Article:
In 2009, the Sacagawea Dollar began carrying a new reverse, in accordance with the Native American $1 Coin Act. The reverse design will change each year to commemorate contributions made by Indian tribes and individual Native Americans to the United States. The coins will be issued in somewhat chronological order of the events or lives of the persons depicted on the reverse. After the last of the presidential dollar coins are issued, expected sometime just before the year 2020, the Native American $1 Coin Program will continue, although reverse designs will be selected without regard to chronological order.

There are no Sacagawea coin key dates. However, a die variety discovered in 2005 for the 2000-P has collectors searching through one Sacagawea Dollar coin roll after another. As part of the initial public awareness blitz, the Mint partnered with General Mills to insert 5500 of the new coins in randomly selected boxes of Cheerios cereal in late 1999, giving the food giant enough time to get them onto store shelves by early January. Sometime after the 5500 Sacagawea Dollars were sent to General Mills, but before more coins for circulation were struck, the Mint altered the reverse die to correct a manufacturing issue. In doing so, the amount of detail on the eagle's tail feathers was slightly reduced. Thus, Sacagawea Dollars sent to the Federal Reserve for widespread distribution in late January and beyond all were of the second die variety.

Of all the Sacagawea Dollar coins minted in 2000, only 5500 of them, or 0.00043% of the overall total, were produced by the first die variety, and all of them found their way into private hands through Cheerios boxes. As of 2014, only a few sales of the "Cheerios Dollars" have been recorded, but the selling price per coin has reached as high as $11,500. According to some of the leading grading services, they've seen only a few dozen of the Cheerios Dollars, so far. Whether or not these high prices hold firm in the future is anyone's guess, but one thing is certain: Collectors seeking a Cheerios Dollar example have an extraordinarily tiny supply from which to select.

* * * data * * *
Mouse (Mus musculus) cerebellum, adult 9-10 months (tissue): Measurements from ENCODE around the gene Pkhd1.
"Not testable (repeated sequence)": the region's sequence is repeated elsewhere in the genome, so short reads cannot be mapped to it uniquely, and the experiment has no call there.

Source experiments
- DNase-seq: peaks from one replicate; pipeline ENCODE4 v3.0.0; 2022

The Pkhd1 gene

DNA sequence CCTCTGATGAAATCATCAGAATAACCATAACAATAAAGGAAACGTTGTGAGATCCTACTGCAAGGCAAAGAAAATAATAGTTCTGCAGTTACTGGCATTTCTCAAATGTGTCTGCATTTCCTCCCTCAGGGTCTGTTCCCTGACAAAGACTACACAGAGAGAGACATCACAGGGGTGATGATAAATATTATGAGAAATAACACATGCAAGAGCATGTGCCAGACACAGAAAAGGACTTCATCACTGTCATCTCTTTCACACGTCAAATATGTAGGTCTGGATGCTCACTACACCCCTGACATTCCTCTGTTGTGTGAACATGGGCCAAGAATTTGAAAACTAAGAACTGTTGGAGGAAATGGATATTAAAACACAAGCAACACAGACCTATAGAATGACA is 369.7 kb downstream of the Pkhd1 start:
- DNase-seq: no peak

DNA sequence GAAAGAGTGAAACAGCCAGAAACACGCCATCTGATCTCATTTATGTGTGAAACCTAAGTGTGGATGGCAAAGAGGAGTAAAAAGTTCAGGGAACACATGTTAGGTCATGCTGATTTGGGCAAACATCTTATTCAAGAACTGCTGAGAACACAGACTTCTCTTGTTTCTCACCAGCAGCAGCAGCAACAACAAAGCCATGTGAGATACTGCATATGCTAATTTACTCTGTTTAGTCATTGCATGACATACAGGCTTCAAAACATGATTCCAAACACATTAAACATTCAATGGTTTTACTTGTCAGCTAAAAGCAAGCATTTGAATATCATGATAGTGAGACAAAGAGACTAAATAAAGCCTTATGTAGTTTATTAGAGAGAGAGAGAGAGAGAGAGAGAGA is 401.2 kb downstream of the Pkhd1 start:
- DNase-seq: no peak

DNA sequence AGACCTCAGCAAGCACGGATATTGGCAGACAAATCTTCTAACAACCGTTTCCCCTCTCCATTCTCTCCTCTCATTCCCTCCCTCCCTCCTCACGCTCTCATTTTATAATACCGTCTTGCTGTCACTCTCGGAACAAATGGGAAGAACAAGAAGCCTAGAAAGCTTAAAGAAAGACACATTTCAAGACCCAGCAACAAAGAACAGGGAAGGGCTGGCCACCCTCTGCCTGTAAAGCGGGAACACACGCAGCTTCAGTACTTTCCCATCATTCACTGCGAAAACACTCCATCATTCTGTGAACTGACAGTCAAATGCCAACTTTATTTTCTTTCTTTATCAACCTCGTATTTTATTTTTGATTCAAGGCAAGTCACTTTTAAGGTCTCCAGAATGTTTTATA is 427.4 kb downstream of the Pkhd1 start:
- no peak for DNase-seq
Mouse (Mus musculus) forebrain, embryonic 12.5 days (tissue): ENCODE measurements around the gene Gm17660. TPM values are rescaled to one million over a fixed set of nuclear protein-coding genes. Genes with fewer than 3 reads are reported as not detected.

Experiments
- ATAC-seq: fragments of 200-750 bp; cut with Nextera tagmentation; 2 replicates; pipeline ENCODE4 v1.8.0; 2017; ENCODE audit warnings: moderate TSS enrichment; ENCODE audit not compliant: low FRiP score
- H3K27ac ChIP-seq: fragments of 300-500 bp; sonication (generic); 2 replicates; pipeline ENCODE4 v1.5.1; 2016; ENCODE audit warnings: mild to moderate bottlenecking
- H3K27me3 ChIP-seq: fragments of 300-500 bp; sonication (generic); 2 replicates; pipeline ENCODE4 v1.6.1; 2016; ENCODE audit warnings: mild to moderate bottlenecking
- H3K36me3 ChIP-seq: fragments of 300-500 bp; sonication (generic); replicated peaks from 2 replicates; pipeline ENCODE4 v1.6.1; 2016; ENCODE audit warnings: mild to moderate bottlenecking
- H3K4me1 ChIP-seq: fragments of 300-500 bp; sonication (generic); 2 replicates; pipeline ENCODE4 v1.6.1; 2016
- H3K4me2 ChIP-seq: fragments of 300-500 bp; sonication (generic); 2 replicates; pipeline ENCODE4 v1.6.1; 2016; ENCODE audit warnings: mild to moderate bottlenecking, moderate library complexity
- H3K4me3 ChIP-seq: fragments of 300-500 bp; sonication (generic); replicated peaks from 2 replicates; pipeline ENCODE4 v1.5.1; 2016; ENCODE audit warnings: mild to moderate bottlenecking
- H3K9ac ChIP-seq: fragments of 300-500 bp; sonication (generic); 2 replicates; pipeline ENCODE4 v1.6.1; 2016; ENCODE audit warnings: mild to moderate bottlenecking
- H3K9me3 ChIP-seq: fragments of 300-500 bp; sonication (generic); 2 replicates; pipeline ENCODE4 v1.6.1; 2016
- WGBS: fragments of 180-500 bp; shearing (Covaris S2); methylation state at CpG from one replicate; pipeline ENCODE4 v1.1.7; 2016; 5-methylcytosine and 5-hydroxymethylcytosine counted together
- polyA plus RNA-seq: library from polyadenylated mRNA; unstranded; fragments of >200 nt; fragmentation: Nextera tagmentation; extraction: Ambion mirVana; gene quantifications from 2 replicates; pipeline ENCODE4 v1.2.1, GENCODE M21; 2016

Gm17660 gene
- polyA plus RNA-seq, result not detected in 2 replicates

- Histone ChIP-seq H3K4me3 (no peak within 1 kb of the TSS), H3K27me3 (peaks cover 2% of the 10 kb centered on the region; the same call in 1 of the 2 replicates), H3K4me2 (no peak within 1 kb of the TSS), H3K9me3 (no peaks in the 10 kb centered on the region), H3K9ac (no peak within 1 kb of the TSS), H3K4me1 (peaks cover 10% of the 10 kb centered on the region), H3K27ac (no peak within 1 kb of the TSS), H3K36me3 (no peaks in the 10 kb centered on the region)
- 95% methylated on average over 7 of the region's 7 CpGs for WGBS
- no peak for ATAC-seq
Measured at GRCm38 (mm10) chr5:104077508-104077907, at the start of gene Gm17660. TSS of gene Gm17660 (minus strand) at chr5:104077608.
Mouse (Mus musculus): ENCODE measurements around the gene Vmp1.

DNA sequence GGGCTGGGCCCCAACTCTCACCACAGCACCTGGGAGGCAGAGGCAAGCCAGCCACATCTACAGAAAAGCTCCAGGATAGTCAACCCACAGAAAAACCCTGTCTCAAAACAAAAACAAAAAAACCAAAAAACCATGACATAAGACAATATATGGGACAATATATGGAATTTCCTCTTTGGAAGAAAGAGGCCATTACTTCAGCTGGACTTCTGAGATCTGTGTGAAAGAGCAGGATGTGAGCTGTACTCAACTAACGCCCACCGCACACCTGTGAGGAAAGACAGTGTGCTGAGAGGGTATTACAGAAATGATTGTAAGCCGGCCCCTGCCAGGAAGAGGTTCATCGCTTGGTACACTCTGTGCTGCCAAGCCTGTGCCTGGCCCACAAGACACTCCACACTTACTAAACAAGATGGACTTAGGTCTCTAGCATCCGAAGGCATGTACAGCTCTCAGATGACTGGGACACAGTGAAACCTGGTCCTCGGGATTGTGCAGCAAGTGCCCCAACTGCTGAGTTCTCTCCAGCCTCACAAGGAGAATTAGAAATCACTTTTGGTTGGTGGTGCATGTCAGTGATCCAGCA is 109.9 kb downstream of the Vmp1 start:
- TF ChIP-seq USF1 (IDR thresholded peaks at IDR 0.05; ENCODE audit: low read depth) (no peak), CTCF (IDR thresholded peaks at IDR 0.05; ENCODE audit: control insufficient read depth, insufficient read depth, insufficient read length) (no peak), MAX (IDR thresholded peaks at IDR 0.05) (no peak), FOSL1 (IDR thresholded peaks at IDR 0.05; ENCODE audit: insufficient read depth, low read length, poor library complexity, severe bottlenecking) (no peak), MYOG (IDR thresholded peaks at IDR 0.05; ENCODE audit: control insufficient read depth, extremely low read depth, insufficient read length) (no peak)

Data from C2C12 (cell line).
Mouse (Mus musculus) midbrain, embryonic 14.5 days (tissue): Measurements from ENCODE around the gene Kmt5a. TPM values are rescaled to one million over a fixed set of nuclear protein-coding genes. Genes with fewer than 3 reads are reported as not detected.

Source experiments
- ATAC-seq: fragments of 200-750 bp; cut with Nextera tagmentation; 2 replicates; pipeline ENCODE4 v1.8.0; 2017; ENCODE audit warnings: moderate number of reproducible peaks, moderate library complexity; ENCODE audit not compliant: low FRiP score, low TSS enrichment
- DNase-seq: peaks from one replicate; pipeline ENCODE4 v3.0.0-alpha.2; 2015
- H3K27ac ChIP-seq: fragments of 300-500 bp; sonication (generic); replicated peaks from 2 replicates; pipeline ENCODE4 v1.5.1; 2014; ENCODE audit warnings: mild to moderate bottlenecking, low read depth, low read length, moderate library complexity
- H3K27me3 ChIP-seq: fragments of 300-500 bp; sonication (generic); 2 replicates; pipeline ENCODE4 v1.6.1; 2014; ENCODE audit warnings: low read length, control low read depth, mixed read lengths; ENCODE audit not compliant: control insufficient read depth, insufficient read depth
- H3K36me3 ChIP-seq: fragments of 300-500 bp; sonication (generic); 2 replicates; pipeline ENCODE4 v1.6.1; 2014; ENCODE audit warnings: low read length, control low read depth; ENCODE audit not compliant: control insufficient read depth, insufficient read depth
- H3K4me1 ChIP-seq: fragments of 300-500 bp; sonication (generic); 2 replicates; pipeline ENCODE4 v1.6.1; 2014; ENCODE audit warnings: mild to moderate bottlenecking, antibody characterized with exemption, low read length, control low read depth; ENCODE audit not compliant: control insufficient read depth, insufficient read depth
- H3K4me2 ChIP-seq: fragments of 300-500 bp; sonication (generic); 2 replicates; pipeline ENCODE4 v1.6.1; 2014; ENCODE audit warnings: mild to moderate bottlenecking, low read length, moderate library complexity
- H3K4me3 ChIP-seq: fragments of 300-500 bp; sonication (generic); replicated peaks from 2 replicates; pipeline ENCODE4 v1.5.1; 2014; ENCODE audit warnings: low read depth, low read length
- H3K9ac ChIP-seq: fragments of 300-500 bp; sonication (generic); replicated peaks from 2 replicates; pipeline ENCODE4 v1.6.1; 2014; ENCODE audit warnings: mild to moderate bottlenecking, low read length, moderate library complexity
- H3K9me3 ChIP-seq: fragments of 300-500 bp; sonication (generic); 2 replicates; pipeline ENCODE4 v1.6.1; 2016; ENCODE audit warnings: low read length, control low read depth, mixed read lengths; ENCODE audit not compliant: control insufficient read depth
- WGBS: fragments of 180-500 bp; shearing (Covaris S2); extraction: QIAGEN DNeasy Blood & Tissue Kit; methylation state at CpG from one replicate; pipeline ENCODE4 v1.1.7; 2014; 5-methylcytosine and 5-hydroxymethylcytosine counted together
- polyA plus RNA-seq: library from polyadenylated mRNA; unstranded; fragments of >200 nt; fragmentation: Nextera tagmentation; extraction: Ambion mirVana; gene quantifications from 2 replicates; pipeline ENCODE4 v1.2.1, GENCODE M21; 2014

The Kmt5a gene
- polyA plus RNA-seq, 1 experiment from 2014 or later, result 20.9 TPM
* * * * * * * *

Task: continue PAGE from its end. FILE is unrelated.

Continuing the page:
Other than the Cheerios Dollar, there hasn't been a great deal of numismatic interest focused on the Sacagawea Dollar. This is not surprising, considering that it is a fairly new coin available in huge quantities. Still, judging by some of the selling prices of ultra-high grade examples in MS-68 or better, its clear that out of a enormous universe of Sacagawea Dollar coins, not that many of them have been preserved in a near perfection state. So, if you want to make this coin series your specialty while hoping someday other collectors will pay a lot more for what you're buying today, your best hope is to concentrate on coins graded MS-68 or higher. Be careful, because there are lots of "alphabet soup" grading companies out there slapping "MS-70" labels on every other Sacagawea Dollar. Don't fall for it.  You may have to spend a little extra for coins graded by the services of PCGS, NGC, ICG, or ANACS, but in return, you'll get the coins other collectors will pay the most attention to.